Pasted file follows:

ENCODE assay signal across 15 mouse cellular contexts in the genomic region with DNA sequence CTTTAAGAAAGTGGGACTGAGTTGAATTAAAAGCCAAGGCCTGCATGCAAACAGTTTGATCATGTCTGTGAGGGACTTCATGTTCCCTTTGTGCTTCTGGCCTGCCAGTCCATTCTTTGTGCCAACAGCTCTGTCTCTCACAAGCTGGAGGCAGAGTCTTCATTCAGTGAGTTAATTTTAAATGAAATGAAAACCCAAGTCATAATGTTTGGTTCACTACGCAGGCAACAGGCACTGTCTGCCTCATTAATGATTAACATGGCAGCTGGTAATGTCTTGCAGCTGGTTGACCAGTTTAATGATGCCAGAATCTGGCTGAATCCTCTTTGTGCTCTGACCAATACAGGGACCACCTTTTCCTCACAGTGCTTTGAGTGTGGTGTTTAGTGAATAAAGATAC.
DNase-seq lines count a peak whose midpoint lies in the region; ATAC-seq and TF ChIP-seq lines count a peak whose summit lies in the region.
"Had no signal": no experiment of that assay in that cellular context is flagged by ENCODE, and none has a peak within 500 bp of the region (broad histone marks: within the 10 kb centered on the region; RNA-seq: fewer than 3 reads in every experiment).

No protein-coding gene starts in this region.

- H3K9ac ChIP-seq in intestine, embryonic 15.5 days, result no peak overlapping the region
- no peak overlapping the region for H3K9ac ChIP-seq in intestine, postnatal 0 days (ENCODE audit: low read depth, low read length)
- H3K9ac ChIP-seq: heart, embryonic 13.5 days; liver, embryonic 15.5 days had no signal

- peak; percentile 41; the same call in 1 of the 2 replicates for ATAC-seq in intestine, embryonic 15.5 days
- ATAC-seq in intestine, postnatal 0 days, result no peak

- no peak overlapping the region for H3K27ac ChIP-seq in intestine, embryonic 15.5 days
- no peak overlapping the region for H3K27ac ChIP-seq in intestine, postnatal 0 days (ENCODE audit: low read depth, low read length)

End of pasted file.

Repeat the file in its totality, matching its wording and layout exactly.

ENCODE assay signal across 15 mouse cellular contexts in the genomic region with DNA sequence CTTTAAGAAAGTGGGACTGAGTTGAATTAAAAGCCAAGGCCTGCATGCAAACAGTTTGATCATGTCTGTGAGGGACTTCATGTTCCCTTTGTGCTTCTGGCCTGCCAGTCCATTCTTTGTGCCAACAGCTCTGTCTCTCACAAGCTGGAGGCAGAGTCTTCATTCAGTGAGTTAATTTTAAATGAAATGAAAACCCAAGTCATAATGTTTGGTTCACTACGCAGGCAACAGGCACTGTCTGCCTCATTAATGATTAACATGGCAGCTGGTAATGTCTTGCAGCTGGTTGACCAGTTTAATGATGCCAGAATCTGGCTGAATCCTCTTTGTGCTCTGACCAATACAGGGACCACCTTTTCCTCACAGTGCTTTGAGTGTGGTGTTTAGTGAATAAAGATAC.
DNase-seq lines count a peak whose midpoint lies in the region; ATAC-seq and TF ChIP-seq lines count a peak whose summit lies in the region.
"Had no signal": no experiment of that assay in that cellular context is flagged by ENCODE, and none has a peak within 500 bp of the region (broad histone marks: within the 10 kb centered on the region; RNA-seq: fewer than 3 reads in every experiment).

No protein-coding gene starts in this region.

- H3K9ac ChIP-seq in intestine, embryonic 15.5 days, result no peak overlapping the region
- no peak overlapping the region for H3K9ac ChIP-seq in intestine, postnatal 0 days (ENCODE audit: low read depth, low read length)
- H3K9ac ChIP-seq: heart, embryonic 13.5 days; liver, embryonic 15.5 days had no signal

- peak; percentile 41; the same call in 1 of the 2 replicates for ATAC-seq in intestine, embryonic 15.5 days
- ATAC-seq in intestine, postnatal 0 days, result no peak

- no peak overlapping the region for H3K27ac ChIP-seq in intestine, embryonic 15.5 days
- no peak overlapping the region for H3K27ac ChIP-seq in intestine, postnatal 0 days (ENCODE audit: low read depth, low read length)